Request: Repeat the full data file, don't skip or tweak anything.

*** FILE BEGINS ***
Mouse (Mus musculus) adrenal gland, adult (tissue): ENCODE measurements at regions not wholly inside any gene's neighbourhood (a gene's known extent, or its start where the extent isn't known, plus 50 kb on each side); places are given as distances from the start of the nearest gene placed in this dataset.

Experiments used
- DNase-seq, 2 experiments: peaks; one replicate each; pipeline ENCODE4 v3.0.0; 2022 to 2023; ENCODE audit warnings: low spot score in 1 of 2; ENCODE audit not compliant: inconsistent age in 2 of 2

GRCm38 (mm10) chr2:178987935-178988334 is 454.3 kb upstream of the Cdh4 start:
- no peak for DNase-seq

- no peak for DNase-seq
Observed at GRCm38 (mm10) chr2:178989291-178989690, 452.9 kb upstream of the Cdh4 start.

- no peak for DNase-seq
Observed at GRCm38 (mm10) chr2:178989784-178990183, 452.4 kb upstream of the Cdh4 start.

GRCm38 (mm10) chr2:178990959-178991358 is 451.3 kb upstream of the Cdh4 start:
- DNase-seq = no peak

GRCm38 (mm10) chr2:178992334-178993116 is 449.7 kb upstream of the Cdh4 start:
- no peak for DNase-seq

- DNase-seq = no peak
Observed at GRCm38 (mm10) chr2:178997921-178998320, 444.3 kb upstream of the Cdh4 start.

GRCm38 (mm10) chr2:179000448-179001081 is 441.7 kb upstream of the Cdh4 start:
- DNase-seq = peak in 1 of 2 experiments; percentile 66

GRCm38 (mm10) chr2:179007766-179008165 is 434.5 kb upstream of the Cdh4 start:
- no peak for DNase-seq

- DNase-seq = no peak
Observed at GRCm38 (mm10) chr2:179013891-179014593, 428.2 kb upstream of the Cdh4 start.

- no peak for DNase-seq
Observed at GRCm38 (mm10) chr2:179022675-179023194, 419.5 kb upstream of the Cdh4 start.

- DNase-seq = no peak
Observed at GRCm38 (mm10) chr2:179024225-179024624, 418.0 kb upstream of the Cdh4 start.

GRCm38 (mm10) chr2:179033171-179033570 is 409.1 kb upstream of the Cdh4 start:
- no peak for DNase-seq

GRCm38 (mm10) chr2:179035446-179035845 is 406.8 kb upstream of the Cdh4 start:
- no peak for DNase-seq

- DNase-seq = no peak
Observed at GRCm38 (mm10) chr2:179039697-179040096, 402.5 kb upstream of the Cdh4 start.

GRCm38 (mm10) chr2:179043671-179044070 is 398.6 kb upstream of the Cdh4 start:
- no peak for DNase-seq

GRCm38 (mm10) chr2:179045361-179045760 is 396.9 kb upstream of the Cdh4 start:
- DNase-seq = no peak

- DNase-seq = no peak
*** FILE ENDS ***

Mouse (Mus musculus) adrenal gland, adult (tissue): ENCODE measurements at regions not wholly inside any gene's neighbourhood (a gene's known extent, or its start where the extent isn't known, plus 50 kb on each side); places are given as distances from the start of the nearest gene placed in this dataset.

Experiments used
- DNase-seq, 2 experiments: peaks; one replicate each; pipeline ENCODE4 v3.0.0; 2022 to 2023; ENCODE audit warnings: low spot score in 1 of 2; ENCODE audit not compliant: inconsistent age in 2 of 2

GRCm38 (mm10) chr2:178987935-178988334 is 454.3 kb upstream of the Cdh4 start:
- no peak for DNase-seq

- no peak for DNase-seq
Observed at GRCm38 (mm10) chr2:178989291-178989690, 452.9 kb upstream of the Cdh4 start.

- no peak for DNase-seq
Observed at GRCm38 (mm10) chr2:178989784-178990183, 452.4 kb upstream of the Cdh4 start.

GRCm38 (mm10) chr2:178990959-178991358 is 451.3 kb upstream of the Cdh4 start:
- DNase-seq = no peak

GRCm38 (mm10) chr2:178992334-178993116 is 449.7 kb upstream of the Cdh4 start:
- no peak for DNase-seq

- DNase-seq = no peak
Observed at GRCm38 (mm10) chr2:178997921-178998320, 444.3 kb upstream of the Cdh4 start.

GRCm38 (mm10) chr2:179000448-179001081 is 441.7 kb upstream of the Cdh4 start:
- DNase-seq = peak in 1 of 2 experiments; percentile 66

GRCm38 (mm10) chr2:179007766-179008165 is 434.5 kb upstream of the Cdh4 start:
- no peak for DNase-seq

- DNase-seq = no peak
Observed at GRCm38 (mm10) chr2:179013891-179014593, 428.2 kb upstream of the Cdh4 start.

- no peak for DNase-seq
Observed at GRCm38 (mm10) chr2:179022675-179023194, 419.5 kb upstream of the Cdh4 start.

- DNase-seq = no peak
Observed at GRCm38 (mm10) chr2:179024225-179024624, 418.0 kb upstream of the Cdh4 start.

GRCm38 (mm10) chr2:179033171-179033570 is 409.1 kb upstream of the Cdh4 start:
- no peak for DNase-seq

GRCm38 (mm10) chr2:179035446-179035845 is 406.8 kb upstream of the Cdh4 start:
- no peak for DNase-seq

- DNase-seq = no peak
Observed at GRCm38 (mm10) chr2:179039697-179040096, 402.5 kb upstream of the Cdh4 start.

GRCm38 (mm10) chr2:179043671-179044070 is 398.6 kb upstream of the Cdh4 start:
- no peak for DNase-seq

GRCm38 (mm10) chr2:179045361-179045760 is 396.9 kb upstream of the Cdh4 start:
- DNase-seq = no peak

- DNase-seq = no peak